One of the posters in my new space at the shelter shows a little Star Wars-type, gangly-legged metal robot. Standing directly across from him is a robot that looks just like him. But he's four times as big as the little robot. In child-like script, the little robot asks, "Are you my father?"
In my first group last week, a little boy immediately volunteered to tell a story about the "robots in the poster." His story involved the big robot trying to get the little robot to come home with him. Apparently, his school or teacher has done a good job on stranger danger. Because the little robot almost went home with him but changed his mind, said No! and ran home. And his mom hugged him. The child's "lesson" for the story was "Don't go with someone you don't know."
For once, my story wasn't that different. What I added were feelings--of confusion, since little robots are supposed to do what big robots tell them; of fear because the big robot was soooo much bigger, and of triumph when the little guy said No! and ran home. My lesson was "It's fine to say No! and get away if s stranger tries to make friends with you."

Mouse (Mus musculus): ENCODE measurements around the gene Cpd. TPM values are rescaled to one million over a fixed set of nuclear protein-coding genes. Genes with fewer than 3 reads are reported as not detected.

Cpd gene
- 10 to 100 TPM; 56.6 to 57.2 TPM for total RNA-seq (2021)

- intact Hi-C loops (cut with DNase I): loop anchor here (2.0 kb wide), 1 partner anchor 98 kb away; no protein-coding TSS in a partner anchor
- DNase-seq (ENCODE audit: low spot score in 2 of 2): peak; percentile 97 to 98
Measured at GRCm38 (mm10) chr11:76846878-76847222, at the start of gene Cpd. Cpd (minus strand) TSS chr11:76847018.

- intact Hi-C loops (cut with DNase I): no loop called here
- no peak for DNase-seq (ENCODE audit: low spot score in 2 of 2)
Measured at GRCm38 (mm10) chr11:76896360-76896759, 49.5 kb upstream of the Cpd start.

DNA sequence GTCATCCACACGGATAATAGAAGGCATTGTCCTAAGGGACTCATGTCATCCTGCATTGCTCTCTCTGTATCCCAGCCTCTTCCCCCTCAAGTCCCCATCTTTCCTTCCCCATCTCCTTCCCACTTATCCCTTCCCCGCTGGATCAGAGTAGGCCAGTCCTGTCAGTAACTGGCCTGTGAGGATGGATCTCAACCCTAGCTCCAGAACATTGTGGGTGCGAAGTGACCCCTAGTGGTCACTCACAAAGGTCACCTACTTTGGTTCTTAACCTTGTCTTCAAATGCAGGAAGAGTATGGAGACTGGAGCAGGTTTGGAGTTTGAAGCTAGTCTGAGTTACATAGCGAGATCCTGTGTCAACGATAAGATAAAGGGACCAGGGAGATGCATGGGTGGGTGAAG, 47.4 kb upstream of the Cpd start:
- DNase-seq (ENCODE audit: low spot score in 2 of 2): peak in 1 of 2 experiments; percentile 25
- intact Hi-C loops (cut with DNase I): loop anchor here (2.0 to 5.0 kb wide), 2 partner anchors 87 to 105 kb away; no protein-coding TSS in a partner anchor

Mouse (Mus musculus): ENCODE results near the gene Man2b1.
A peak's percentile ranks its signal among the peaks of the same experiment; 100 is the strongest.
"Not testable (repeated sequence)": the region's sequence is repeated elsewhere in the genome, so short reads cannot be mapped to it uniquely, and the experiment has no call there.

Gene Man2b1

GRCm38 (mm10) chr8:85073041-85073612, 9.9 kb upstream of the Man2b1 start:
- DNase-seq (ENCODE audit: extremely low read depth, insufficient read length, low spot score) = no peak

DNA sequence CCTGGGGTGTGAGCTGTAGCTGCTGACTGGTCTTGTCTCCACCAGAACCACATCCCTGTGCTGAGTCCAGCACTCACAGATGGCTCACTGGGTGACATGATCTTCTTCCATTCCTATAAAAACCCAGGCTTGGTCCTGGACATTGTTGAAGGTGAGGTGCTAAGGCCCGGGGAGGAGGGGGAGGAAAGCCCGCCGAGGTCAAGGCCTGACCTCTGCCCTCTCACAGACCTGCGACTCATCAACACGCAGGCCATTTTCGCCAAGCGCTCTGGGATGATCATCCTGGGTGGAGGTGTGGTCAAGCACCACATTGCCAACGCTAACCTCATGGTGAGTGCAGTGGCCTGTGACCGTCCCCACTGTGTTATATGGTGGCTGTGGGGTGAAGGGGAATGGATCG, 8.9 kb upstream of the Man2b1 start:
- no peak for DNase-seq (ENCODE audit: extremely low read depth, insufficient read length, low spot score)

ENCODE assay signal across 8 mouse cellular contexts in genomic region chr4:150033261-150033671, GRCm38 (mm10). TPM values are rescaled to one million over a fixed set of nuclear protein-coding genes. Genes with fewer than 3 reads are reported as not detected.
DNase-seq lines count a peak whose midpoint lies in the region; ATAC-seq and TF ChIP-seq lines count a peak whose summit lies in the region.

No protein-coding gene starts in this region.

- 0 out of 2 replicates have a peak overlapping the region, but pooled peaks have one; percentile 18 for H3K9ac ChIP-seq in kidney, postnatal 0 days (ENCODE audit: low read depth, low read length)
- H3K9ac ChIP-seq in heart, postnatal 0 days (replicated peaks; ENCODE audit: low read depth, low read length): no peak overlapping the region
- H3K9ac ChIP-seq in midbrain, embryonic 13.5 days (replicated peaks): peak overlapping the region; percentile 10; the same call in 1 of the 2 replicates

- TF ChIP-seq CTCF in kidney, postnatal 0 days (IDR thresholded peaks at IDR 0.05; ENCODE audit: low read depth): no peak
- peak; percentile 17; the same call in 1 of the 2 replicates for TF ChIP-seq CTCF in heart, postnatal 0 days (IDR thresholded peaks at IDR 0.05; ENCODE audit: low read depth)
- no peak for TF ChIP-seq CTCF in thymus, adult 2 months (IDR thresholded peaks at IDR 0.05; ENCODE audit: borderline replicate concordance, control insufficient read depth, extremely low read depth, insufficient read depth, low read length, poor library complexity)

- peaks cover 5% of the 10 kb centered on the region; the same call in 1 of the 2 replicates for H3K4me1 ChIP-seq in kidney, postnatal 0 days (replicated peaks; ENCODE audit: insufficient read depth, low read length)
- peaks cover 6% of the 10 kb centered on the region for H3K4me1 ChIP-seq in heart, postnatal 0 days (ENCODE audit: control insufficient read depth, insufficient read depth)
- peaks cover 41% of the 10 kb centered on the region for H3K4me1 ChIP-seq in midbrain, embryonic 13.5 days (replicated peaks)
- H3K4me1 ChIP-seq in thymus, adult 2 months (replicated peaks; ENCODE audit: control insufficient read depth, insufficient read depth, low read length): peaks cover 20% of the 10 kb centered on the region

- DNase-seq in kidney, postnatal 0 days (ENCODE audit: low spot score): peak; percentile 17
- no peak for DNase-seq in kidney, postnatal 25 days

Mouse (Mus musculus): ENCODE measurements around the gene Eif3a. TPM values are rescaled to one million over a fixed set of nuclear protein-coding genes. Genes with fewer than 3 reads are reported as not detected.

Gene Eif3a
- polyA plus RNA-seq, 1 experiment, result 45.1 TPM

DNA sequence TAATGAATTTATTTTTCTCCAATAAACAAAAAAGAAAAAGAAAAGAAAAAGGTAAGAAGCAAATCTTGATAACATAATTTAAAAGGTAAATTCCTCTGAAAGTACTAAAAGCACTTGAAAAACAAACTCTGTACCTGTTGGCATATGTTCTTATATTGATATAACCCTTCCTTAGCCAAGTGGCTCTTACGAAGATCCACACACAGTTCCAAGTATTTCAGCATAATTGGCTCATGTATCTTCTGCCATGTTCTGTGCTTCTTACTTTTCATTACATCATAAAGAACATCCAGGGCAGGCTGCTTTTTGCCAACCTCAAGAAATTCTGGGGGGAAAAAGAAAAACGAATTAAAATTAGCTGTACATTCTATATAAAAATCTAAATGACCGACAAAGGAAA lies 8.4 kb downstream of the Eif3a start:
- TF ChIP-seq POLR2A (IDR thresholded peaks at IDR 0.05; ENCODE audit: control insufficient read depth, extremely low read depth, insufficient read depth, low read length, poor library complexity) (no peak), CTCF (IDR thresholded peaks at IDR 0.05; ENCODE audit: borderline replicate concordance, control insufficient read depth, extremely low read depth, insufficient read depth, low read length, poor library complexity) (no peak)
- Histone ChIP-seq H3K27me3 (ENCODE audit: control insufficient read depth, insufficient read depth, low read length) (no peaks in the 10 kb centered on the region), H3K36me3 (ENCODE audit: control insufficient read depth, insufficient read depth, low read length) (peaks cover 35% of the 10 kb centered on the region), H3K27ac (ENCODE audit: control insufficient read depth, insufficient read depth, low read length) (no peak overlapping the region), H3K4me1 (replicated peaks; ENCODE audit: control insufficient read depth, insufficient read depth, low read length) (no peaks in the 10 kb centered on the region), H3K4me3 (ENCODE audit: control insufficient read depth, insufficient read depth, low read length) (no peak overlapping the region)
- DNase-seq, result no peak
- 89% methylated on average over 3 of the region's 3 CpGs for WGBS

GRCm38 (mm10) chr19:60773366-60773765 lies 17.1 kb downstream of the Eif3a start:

Two other kids added their experiences with strangers and I reinforced their good decision to get away. People complain that schools are taking over the training parents should do. I've seen lessons like this in schools where I've worked. They are organized, the message is repetitive, and the CD or book holds their interest.
I don't think I could have done as good a job with this topic when my kids were little. Can you?